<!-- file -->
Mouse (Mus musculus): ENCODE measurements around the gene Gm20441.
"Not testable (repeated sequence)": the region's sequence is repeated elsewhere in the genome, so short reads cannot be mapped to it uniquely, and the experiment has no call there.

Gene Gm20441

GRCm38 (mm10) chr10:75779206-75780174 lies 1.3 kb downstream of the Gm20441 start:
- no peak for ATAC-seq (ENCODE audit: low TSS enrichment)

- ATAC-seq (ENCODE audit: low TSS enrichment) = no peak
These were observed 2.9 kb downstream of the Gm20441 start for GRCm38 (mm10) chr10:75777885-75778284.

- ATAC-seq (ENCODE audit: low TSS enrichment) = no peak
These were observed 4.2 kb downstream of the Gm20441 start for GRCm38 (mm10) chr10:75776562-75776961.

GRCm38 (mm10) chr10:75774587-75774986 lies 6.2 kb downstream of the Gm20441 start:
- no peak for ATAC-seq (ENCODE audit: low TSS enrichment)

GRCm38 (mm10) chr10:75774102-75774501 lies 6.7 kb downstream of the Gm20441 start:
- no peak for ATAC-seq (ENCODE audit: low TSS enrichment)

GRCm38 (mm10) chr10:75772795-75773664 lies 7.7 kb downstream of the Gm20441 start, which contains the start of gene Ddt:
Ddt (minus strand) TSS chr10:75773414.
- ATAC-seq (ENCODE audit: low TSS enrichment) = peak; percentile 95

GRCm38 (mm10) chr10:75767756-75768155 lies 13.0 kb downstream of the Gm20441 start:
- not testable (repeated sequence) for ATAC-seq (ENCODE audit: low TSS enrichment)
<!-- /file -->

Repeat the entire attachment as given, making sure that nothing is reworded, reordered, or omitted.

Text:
Mouse (Mus musculus): ENCODE measurements around the gene Gm20441.
"Not testable (repeated sequence)": the region's sequence is repeated elsewhere in the genome, so short reads cannot be mapped to it uniquely, and the experiment has no call there.

Gene Gm20441

GRCm38 (mm10) chr10:75779206-75780174 lies 1.3 kb downstream of the Gm20441 start:
- no peak for ATAC-seq (ENCODE audit: low TSS enrichment)

- ATAC-seq (ENCODE audit: low TSS enrichment) = no peak
These were observed 2.9 kb downstream of the Gm20441 start for GRCm38 (mm10) chr10:75777885-75778284.

- ATAC-seq (ENCODE audit: low TSS enrichment) = no peak
These were observed 4.2 kb downstream of the Gm20441 start for GRCm38 (mm10) chr10:75776562-75776961.

GRCm38 (mm10) chr10:75774587-75774986 lies 6.2 kb downstream of the Gm20441 start:
- no peak for ATAC-seq (ENCODE audit: low TSS enrichment)

GRCm38 (mm10) chr10:75774102-75774501 lies 6.7 kb downstream of the Gm20441 start:
- no peak for ATAC-seq (ENCODE audit: low TSS enrichment)

GRCm38 (mm10) chr10:75772795-75773664 lies 7.7 kb downstream of the Gm20441 start, which contains the start of gene Ddt:
Ddt (minus strand) TSS chr10:75773414.
- ATAC-seq (ENCODE audit: low TSS enrichment) = peak; percentile 95

GRCm38 (mm10) chr10:75767756-75768155 lies 13.0 kb downstream of the Gm20441 start:
- not testable (repeated sequence) for ATAC-seq (ENCODE audit: low TSS enrichment)